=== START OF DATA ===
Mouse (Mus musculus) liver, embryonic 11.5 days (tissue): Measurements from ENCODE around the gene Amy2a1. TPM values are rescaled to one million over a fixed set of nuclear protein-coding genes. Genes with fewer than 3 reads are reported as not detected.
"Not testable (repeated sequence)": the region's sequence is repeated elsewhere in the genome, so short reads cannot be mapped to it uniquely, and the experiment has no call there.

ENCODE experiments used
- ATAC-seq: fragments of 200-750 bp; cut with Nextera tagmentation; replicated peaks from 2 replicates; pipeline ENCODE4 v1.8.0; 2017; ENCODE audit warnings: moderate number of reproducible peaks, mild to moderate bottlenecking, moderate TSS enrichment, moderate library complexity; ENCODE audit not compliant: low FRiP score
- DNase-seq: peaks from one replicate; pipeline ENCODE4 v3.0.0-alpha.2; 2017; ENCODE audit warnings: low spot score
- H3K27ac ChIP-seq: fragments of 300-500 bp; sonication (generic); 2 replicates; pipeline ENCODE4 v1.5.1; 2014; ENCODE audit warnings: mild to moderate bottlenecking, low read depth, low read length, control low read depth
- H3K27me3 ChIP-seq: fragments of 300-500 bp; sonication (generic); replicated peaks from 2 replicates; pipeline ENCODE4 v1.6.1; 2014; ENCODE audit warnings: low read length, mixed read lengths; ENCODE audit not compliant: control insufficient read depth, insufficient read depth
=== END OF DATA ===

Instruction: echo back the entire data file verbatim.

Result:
Mouse (Mus musculus) liver, embryonic 11.5 days (tissue): Measurements from ENCODE around the gene Amy2a1. TPM values are rescaled to one million over a fixed set of nuclear protein-coding genes. Genes with fewer than 3 reads are reported as not detected.
"Not testable (repeated sequence)": the region's sequence is repeated elsewhere in the genome, so short reads cannot be mapped to it uniquely, and the experiment has no call there.

ENCODE experiments used
- ATAC-seq: fragments of 200-750 bp; cut with Nextera tagmentation; replicated peaks from 2 replicates; pipeline ENCODE4 v1.8.0; 2017; ENCODE audit warnings: moderate number of reproducible peaks, mild to moderate bottlenecking, moderate TSS enrichment, moderate library complexity; ENCODE audit not compliant: low FRiP score
- DNase-seq: peaks from one replicate; pipeline ENCODE4 v3.0.0-alpha.2; 2017; ENCODE audit warnings: low spot score
- H3K27ac ChIP-seq: fragments of 300-500 bp; sonication (generic); 2 replicates; pipeline ENCODE4 v1.5.1; 2014; ENCODE audit warnings: mild to moderate bottlenecking, low read depth, low read length, control low read depth
- H3K27me3 ChIP-seq: fragments of 300-500 bp; sonication (generic); replicated peaks from 2 replicates; pipeline ENCODE4 v1.6.1; 2014; ENCODE audit warnings: low read length, mixed read lengths; ENCODE audit not compliant: control insufficient read depth, insufficient read depth